The exercise events were conducted as part of the jurisdictions' preparedness efforts either under the CDC's Bioterrorism Cooperative Agreement, the Department of Justice Metropolitan Medical Response System, or later, under the Department of Homeland Security. This research was conducted by the Greene County Combined Health District in partnership with a variety of local multi-agency and multijurisdictional response entities. The exercise events' scenario included anthrax, chemical terrorism, regional bioterrorism, or smallpox. The OCQ was a small part of the overall objectives of the exercises and was administered after the exercise either during the post exercise debriefs or later online for those unable to attend debriefs. Five cases were dropped from the pool of eligible organizations due to missing data. The final total dataset was 158 participants representing 84 organizations. Organizations were chosen to participate based on their expected roles during a public health emergency.
Statistical methods included independent t tests, linear regression, factor analysis, and multidimensional scaling. The analysis of the organizations' cultural characteristics affecting the outcome to the 2009 H1N1 pandemic was conducted using linear regression. Based upon the expected duration of efficacy of the vaccine to extend to at least the next flu season and that the vaccine component included the circulating strains within the study area, it was assumed that a communities' effectiveness during the 2009 H1N1 campaign can be measured by the amount of hospitalized influenza cases during the following flu season within the community (see Figure 1: Organizational subtypes and health outcomes).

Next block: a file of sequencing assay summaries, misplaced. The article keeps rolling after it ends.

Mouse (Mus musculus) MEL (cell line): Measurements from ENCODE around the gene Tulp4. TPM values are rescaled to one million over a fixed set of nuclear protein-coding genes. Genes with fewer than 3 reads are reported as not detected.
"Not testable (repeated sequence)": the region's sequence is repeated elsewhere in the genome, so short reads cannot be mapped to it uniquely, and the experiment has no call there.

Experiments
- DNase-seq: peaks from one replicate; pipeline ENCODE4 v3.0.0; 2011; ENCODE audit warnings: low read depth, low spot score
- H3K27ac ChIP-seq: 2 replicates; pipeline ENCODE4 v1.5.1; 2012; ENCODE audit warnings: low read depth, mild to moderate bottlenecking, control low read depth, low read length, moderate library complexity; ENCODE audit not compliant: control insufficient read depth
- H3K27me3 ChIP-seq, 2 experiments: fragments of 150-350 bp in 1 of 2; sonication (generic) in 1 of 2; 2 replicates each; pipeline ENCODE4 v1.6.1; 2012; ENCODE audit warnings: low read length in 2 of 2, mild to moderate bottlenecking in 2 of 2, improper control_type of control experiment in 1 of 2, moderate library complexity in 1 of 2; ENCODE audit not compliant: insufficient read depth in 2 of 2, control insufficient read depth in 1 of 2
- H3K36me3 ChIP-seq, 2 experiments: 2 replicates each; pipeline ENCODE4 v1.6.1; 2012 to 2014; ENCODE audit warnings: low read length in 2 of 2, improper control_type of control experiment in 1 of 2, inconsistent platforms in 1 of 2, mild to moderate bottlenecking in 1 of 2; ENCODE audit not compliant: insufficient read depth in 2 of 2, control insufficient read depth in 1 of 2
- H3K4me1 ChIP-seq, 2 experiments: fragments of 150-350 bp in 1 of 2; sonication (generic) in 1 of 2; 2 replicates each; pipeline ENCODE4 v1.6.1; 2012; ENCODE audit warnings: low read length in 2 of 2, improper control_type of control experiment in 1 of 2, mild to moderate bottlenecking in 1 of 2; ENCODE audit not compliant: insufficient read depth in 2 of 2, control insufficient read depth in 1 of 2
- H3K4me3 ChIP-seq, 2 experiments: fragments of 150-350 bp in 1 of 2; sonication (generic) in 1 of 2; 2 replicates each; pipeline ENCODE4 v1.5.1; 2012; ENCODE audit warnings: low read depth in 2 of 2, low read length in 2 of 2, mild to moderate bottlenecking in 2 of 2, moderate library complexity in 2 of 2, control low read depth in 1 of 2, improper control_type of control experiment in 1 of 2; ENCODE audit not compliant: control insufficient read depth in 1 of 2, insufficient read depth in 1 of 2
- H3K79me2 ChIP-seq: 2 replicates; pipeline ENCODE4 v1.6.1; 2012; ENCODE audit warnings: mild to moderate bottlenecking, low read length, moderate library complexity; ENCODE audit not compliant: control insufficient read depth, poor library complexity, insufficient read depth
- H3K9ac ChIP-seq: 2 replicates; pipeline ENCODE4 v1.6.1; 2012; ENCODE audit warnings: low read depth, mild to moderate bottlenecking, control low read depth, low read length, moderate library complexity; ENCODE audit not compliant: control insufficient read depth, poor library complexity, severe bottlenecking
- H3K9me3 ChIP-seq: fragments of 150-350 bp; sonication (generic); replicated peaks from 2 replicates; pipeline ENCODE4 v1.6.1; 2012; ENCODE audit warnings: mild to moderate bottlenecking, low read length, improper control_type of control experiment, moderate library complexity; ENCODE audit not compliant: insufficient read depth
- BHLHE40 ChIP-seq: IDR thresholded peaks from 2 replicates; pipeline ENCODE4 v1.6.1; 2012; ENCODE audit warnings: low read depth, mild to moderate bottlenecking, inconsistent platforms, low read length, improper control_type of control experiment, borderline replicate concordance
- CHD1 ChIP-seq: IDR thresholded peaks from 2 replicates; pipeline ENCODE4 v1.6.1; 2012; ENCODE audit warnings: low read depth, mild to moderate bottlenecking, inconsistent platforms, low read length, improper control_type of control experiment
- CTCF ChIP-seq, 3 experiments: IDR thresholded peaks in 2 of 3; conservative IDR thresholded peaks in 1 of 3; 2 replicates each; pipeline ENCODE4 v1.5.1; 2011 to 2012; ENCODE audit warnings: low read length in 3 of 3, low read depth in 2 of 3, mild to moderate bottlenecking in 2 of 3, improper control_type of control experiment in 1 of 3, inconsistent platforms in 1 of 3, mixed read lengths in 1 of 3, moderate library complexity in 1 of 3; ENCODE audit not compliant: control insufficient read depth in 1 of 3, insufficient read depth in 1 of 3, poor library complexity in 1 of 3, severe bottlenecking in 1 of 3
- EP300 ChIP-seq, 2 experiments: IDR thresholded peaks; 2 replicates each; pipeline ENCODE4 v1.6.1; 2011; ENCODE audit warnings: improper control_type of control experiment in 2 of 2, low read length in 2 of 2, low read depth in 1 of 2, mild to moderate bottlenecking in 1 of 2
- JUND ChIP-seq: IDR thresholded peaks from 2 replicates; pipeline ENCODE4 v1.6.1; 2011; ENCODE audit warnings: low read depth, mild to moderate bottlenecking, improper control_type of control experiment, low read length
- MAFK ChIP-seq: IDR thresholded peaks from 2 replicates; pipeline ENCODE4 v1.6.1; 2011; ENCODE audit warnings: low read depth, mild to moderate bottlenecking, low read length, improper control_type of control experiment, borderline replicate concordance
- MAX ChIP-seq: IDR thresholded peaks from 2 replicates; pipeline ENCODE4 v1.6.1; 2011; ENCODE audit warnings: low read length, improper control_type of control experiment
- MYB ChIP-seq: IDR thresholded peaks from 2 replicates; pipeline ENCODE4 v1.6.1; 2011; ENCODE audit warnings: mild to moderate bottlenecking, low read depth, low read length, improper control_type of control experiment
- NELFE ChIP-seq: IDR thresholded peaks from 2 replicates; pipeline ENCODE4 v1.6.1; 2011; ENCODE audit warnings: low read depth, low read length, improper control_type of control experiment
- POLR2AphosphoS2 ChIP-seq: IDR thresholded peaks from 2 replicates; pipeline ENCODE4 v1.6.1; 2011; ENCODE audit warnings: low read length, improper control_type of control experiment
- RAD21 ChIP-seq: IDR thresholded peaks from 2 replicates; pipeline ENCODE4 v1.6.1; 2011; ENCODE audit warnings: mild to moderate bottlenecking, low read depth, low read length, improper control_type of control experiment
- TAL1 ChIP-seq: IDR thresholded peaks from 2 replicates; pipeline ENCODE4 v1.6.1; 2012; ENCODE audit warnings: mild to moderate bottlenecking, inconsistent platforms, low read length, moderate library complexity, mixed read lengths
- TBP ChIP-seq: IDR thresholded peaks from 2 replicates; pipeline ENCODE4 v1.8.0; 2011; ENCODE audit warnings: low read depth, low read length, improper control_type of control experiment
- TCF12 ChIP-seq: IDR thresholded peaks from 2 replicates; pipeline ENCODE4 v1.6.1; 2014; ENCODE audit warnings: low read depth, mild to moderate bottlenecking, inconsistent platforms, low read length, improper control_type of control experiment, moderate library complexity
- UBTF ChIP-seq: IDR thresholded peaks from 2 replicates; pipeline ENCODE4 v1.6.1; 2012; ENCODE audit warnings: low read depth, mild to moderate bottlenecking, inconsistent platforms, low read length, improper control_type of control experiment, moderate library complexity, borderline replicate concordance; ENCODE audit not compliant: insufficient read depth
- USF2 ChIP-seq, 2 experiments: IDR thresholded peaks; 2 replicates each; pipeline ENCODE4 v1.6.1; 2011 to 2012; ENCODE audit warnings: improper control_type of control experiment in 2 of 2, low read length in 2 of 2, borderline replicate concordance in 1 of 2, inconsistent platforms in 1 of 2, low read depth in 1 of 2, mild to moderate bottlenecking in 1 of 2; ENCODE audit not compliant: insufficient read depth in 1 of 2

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Prior to conducting modeling, the predictor variables measuring cultural aspects were checked for intercorrelations using multicollinearity diagnostics. Factor Analysis was used to determine which variables to drop from analysis. The list of survey questions are shown in Table 1. After the intercorrelated variables were dropped, the remaining variables with the greatest p value were dropped without reintroduction in a stepwise manner until the regression model was either a single predictor or reached significance using alpha of .05. The cultural aspects were limited to those that were not intercorrelated. The Eigen values which could indicate a possible concern with intercorrelations was reduced considerably before proceeding with the final model by dropping out variables that were explained adequately by other variables within the model.
The tolerance values for the last model were more than adequate with 14 to 66%. Factor analysis revealed clear demarcations with no interlacing of correlations between components between the remaining variables.
Missing variables were handled in a list-wise manner. The dependent variable was the influenza hospitalization rate per 10 million adjusted by local population density during the 2010 to 2011 influenza season. Population density was defined as the number of persons per square mile. The population density divisor provided for greater normality of the dependent variable. Multidimensional...